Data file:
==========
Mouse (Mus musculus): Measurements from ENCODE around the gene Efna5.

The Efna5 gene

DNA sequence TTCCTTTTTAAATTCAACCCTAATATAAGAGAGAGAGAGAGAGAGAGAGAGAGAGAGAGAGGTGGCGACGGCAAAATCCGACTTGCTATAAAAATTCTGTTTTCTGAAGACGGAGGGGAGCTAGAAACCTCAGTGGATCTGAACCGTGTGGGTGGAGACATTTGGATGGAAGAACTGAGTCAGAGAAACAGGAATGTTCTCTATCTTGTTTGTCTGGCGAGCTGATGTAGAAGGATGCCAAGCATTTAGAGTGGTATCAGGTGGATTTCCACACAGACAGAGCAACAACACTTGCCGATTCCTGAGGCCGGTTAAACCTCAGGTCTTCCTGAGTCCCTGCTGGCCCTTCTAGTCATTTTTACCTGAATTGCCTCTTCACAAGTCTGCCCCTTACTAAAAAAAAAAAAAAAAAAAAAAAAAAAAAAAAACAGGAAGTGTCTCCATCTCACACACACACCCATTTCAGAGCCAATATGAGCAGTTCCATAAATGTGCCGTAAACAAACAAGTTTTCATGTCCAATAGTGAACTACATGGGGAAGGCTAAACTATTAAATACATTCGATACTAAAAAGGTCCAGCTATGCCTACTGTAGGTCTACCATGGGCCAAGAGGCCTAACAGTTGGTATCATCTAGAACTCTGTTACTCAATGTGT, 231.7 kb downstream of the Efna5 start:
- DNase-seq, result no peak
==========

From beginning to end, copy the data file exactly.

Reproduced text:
Mouse (Mus musculus): Measurements from ENCODE around the gene Efna5.

The Efna5 gene

DNA sequence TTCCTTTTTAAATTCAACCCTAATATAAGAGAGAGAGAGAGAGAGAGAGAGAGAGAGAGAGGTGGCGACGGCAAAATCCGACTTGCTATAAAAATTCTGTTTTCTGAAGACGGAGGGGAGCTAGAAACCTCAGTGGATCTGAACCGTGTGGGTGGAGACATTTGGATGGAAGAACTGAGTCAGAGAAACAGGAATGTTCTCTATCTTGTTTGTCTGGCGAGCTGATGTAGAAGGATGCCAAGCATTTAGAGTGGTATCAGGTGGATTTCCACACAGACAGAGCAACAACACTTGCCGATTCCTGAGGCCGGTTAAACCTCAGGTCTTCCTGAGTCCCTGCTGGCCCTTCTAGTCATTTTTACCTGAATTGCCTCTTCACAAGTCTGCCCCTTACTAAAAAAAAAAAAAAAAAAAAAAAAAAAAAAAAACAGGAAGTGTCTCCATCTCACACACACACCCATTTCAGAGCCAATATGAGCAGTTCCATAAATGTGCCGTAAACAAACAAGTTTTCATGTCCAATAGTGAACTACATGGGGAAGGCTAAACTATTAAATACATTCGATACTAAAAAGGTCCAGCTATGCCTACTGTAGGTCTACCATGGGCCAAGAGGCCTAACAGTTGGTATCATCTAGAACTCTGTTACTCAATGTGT, 231.7 kb downstream of the Efna5 start:
- DNase-seq, result no peak